Saturday, May 7, 2016

Are we looking in the wrong place for the connection between solar insolation and the world's mean temperature?

I propose that it is the lunar tidal modulation of the seasonal variations in the solar flux, coupled with the hemispherical asymmetry of the Earth’s surface properties (i.e. Nth Hemisphere – dominated by continents, St Hemisphere – dominated by oceans) that is responsible for setting the world's mean temperature.

On inter-annual time scales:

There are periodic slow downs in the Earth’s rotation rate every 13.66 days. These slows downs are caused by the passage of the lunar tidal bulge across the Earth’s equator once every half lunar tropical month = 13. 66 days. The ratio in the magnitude of the increase in Length Of Day (LOD) at one crossing with respect to the magnitude of the increase in LOD at the next is primarily governed by the orientation of the lunar line-of-apse with respect to the seasonal cycle as marked by the solstices and equinoxes (there is also a secondary effect caused by the 5 degree tilt of lunar obit with respect to the ecliptic). Please see:

On decadal time scales:

The climate variation is driven by the ratio in strength and frequency of El Nino to La Nina events – This is dominated by the 31/62 year lunar tidal cycle. For 31 years, El Ninos start in years when lunar line-of-apse is pointed at the Sun near the Winter/Summer solstices, then for next 31 years, El Ninos start in years when lunar line-of-apse is pointed at the Sun near the Vernal/Autumnal equinoxes.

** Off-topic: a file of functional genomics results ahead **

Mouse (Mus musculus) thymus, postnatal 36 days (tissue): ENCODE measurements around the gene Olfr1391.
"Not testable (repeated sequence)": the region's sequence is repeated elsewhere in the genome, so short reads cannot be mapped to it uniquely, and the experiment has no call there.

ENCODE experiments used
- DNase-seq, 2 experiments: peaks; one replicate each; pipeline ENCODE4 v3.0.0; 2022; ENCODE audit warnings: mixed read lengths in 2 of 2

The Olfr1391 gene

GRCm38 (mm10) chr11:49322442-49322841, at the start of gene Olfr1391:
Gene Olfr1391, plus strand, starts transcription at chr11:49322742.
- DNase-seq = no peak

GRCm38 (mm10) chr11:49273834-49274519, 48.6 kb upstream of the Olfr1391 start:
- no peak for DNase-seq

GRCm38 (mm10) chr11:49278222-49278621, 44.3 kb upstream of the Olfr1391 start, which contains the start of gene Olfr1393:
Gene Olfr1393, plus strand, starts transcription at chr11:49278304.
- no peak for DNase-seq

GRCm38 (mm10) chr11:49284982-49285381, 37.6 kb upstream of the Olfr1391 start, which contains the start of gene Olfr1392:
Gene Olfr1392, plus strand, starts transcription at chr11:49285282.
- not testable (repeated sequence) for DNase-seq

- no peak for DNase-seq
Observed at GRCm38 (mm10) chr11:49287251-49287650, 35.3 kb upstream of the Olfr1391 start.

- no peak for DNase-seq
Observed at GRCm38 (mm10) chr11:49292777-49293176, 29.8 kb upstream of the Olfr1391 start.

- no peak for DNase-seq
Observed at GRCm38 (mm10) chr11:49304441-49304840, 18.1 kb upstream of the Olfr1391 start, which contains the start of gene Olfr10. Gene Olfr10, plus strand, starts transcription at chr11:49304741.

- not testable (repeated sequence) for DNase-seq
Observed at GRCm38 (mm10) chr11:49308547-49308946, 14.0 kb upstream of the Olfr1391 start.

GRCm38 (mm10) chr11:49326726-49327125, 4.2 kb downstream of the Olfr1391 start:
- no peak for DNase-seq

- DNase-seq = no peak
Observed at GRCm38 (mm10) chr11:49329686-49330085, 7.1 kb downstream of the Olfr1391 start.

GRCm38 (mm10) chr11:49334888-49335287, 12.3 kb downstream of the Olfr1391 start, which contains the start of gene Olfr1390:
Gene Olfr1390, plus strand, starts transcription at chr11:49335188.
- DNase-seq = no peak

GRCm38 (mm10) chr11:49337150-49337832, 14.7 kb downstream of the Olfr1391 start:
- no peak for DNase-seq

On centennial to millennial time scales:

The climate variation appear to be correlated with variations in the overall strength of the Sun’s magnetic field as indicated by Be10 and C14 proxies. These primarily occur at 88.5 years (Gleissberg cycle), 208 years (de Vries Cycle), 354 years, 510 years, 708 years, 980 years (Eddy Cycle) and 2300 years (Hallstatt Cycle). It just so happens that these cycles in the Sun’s magnetic field strength are matched by the times at which the lunar line-of-apse points at the Sun at either the solstices or equinoxes of the Earth’s seasonal calendar (in a reference frame that is fixed with respect to the Earth’s orbit).

This produces a long term 21,000 year climate forcing which when coupled with the Milankovitch orbital forcing and the formation and melting of ice sheets at the Earth’s poles, produces the ice-age cycles.

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